TABLE 3______________________________________Combination N-linked glycosylation sites mutants ofHXB2 env glycoprotei                   gp160    viralMutant   amino acid change                   cleavage infectivity______________________________________C2       386/463        +        +C3       397/463        +        +C4       386/397/406/463                   +        +C5       386/392/397/406/463                   +        +C6       386/392/397/406/448/463                   +        +N2       141/186        +        +N3       141/160/186    +*       -N4       141/156/160/186                   -        -N5       141/136/156/160/186                   -        -______________________________________ +*: severe impairment

                                  TABLE 4__________________________________________________________________________Additional combinations of N-Linked Glycosylation Mutants in theC-Terminal Portion of gp120N-Linked Glycosylation Site Amino Acid Number                                      ViralRow #    230  234     289        301           332              339                 356                    386                       392                          397                             406                                448                                   463                                      Infectivity__________________________________________________________________________Q   +  +  +  +  -  -  -  -  +  -  -  +  -  +R   +  +  +  +  -  -  +  -  +  -  -  +  -  ++S   +  +  +  -  -  -  +  -  +  -  -  +  -  ++T   +  +  -  +  -  -  +  -  +  -  -  +  -  +U   -  -  -  +  -  -  +  -  +  -  -  +  -  -V   -  -  -  -  -  -  +  -  +  -  -  +  -  -W   -  -  +  +  -  -  +  -  +  -  -  +  -  ++__________________________________________________________________________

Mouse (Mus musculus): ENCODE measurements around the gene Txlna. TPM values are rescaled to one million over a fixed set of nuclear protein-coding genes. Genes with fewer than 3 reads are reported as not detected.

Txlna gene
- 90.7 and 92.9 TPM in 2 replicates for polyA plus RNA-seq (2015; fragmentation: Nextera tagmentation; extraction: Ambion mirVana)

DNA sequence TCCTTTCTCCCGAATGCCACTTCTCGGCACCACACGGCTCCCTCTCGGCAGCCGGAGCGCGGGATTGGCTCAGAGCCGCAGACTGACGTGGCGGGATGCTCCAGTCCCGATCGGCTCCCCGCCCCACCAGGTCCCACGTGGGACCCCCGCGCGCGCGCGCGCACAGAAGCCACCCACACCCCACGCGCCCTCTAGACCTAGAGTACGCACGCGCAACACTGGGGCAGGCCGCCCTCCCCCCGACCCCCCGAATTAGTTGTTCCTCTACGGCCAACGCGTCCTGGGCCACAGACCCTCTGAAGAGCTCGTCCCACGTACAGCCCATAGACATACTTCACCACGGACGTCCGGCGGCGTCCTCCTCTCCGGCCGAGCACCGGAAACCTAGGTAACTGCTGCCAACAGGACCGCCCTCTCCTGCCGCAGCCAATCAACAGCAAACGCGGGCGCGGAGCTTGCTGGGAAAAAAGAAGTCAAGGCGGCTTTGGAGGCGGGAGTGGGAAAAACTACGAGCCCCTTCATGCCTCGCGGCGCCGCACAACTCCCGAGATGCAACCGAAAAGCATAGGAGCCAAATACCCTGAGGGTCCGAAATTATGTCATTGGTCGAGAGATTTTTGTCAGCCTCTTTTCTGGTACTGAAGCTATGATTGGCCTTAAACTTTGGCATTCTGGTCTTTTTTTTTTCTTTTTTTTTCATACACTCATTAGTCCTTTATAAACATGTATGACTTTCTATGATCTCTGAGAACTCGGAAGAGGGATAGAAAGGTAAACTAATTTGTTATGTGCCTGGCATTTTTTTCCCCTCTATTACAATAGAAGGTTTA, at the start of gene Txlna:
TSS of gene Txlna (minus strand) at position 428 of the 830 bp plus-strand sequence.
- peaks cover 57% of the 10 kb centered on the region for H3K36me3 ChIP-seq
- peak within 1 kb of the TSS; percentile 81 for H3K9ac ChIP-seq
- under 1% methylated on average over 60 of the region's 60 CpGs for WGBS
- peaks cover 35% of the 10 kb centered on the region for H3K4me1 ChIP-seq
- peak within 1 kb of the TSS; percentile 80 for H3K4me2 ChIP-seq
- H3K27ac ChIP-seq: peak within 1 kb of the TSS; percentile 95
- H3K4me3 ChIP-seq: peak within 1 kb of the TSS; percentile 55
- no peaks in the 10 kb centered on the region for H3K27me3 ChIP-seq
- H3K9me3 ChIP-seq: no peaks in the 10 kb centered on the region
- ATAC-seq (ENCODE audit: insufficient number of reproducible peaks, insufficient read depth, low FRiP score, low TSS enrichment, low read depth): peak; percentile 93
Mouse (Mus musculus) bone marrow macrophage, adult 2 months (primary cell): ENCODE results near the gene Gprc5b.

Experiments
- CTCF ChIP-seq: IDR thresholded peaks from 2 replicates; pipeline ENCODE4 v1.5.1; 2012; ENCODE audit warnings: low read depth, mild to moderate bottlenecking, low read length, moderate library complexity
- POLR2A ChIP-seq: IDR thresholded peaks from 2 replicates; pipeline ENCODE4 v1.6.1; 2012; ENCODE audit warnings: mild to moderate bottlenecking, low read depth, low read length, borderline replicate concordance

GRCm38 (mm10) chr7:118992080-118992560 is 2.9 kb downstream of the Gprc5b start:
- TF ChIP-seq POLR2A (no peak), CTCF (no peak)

__________________________________________________________________________#             SEQUENCE LISTING- (1) GENERAL INFORMATION:-    (iii) NUMBER OF SEQUENCES:    30- (2) INFORMATION FOR SEQ ID NO:    1:-      (i) SEQUENCE CHARACTERISTICS:#         28) LENGTH:#           nucleic acid#     single) STRANDEDNESS:#        linearOPOLOGY:#1:   (xi) SEQUENCE DESCRIPTION: SEQ ID NO:#             28   GACA GAAAATTT- (2) INFORMATION FOR SEQ ID NO:    2:-      (i) SEQUENCE CHARACTERISTICS:#         24) LENGTH:#           nucleic acid#     single) STRANDEDNESS:#        linearOPOLOGY:#2:   (xi) SEQUENCE DESCRIPTION: SEQ ID NO:#                24ACTA ATAC- (2) INFORMATION FOR SEQ ID NO:    3:-      (i) SEQUENCE CHARACTERISTICS:#         27) LENGTH:#           nucleic acid#     single) STRANDEDNESS:#        linearOPOLOGY:#3:   (xi) SEQUENCE DESCRIPTION: SEQ ID NO:#             27   TAGT AGCGGGA- (2) INFORMATION FOR SEQ ID NO:    4:-      (i) SEQUENCE CHARACTERISTICS:#         23) LENGTH:#           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linearOPOLOGY:#12:  (xi) SEQUENCE DESCRIPTION: SEQ ID NO:#              26  CACG GACAAT- (2) INFORMATION FOR SEQ ID NO:    13:-      (i) SEQUENCE CHARACTERISTICS:#         27) LENGTH:#           nucleic acid#     single) STRANDEDNESS:#        linearOPOLOGY:#13:  (xi) SEQUENCE DESCRIPTION: SEQ ID NO:#             27   ATCT GTAGAAA- (2) INFORMATION FOR SEQ ID NO:    14:-      (i) SEQUENCE CHARACTERISTICS:#         24) LENGTH:#           nucleic acid#     single) STRANDEDNESS:#        linearOPOLOGY:#14:  (xi) SEQUENCE DESCRIPTION: SEQ ID NO:#                24TACA AGAC- (2) INFORMATION FOR SEQ ID NO:    15:-      (i) SEQUENCE CHARACTERISTICS:#         26) LENGTH:#           nucleic acid#     single) STRANDEDNESS:#        linearOPOLOGY:#15:  (xi) SEQUENCE DESCRIPTION: SEQ ID NO:#              26  ATAC AAGAAA- (2) INFORMATION FOR SEQ ID NO:    16:-      (i) SEQUENCE CHARACTERISTICS:#         23) LENGTH:#           nucleic acid#     single) STRANDEDNESS:#        linearOPOLOGY:#16:  (xi) SEQUENCE DESCRIPTION: SEQ ID NO:#                23GTAG AGC- (2) INFORMATION FOR SEQ ID NO:    17:-      (i) SEQUENCE CHARACTERISTICS:#         25) LENGTH:#           nucleic acid#     single) STRANDEDNESS:#        linearOPOLOGY:#17:  (xi) SEQUENCE DESCRIPTION: SEQ ID NO:#               25 CTTT AAAAC- (2) INFORMATION FOR SEQ ID NO:    18:-      (i) SEQUENCE CHARACTERISTICS:#         29) LENGTH:#           nucleic acid#     single) STRANDEDNESS:#        linearOPOLOGY:#18:  (xi) SEQUENCE DESCRIPTION: SEQ ID NO:#            29    ACAA TAATCTTTA- (2) INFORMATION FOR SEQ ID NO:    19:-      (i) SEQUENCE CHARACTERISTICS:#         25) LENGTH:#           nucleic acid#     single) STRANDEDNESS:#        linearOPOLOGY:#19:  (xi) SEQUENCE DESCRIPTION: SEQ ID NO:#               25 ACAC AACTG- (2) INFORMATION FOR SEQ ID NO:    20:-      (i) SEQUENCE CHARACTERISTICS:#         30) LENGTH:#           nucleic acid#     single) STRANDEDNESS:#        linearOPOLOGY:#20:  (xi) SEQUENCE DESCRIPTION: SEQ ID NO:#           30     ACTT GGTTTAATAG- (2) INFORMATION FOR SEQ ID NO:    21:-      (i) SEQUENCE CHARACTERISTICS:#         25) LENGTH:#           nucleic acid#     single) STRANDEDNESS:#        linearOPOLOGY:#21:  (xi) SEQUENCE DESCRIPTION: SEQ ID NO:#               25 TACT TGGAG- (2) INFORMATION FOR SEQ ID NO:    22:-      (i) SEQUENCE CHARACTERISTICS:#         26) LENGTH:#           nucleic acid#     single) STRANDEDNESS:#        linearOPOLOGY:#22:  (xi) SEQUENCE DESCRIPTION: SEQ ID NO:#              26  CACT GAAGGA- (2) INFORMATION FOR SEQ ID NO:    23:-      (i) SEQUENCE CHARACTERISTICS:#         26) LENGTH:#           nucleic acid#     single) STRANDEDNESS:#        linearOPOLOGY:#23:  (xi) SEQUENCE DESCRIPTION: SEQ ID NO:#              26  TACA GGGCTG- (2) INFORMATION FOR SEQ ID NO:    24:-      (i) SEQUENCE CHARACTERISTICS:#         26) LENGTH:#           nucleic acid#     single) STRANDEDNESS:#        linearOPOLOGY:#24:  (xi) SEQUENCE DESCRIPTION: SEQ ID NO:#              26  AGTC CGAGAT- (2) INFORMATION FOR SEQ ID NO:    25:-      (i) SEQUENCE CHARACTERISTICS:#         30) LENGTH:#           nucleic acid#     single) STRANDEDNESS:#        linearOPOLOGY:#25:  (xi) SEQUENCE DESCRIPTION: SEQ ID NO:#           30     AACT TTTGACATGT- (2) INFORMATION FOR SEQ ID NO:    26:-      (i) SEQUENCE CHARACTERISTICS:#         28) LENGTH:#           nucleic acid#     single) STRANDEDNESS:#        linearOPOLOGY:#26:  (xi) SEQUENCE DESCRIPTION: SEQ ID NO:#             28   GCGG GAGAATGG- (2) INFORMATION FOR SEQ ID NO:    27:-      (i) SEQUENCE CHARACTERISTICS:#         30) LENGTH:#           nucleic acid#     single) STRANDEDNESS:#        linearOPOLOGY:#27:  (xi) SEQUENCE DESCRIPTION: SEQ ID NO:#           30     GCCA CAAGCATAAG- (2) INFORMATION FOR SEQ ID NO:    28:-      (i) SEQUENCE CHARACTERISTICS:#         26) LENGTH:#           nucleic acid#     single) STRANDEDNESS:#        linearOPOLOGY:#28:  (xi) SEQUENCE DESCRIPTION: SEQ ID NO:#              26  CATT ACACAG- (2) INFORMATION FOR SEQ ID NO:    29:-      (i) SEQUENCE CHARACTERISTICS:#         33) LENGTH:#           nucleic acid#     single) STRANDEDNESS:#        linearOPOLOGY:#29:  (xi) SEQUENCE DESCRIPTION: SEQ ID NO:#         33       CTCT AGCAGAAGAA GAG- (2) INFORMATION FOR SEQ ID NO:    30:-      (i) SEQUENCE CHARACTERISTICS:#         29) LENGTH:#           nucleic acid#     single) STRANDEDNESS:#        linearOPOLOGY:#30:  (xi) SEQUENCE DESCRIPTION: SEQ ID NO:#            29    CGAC AATGCTAAA__________________________________________________________________________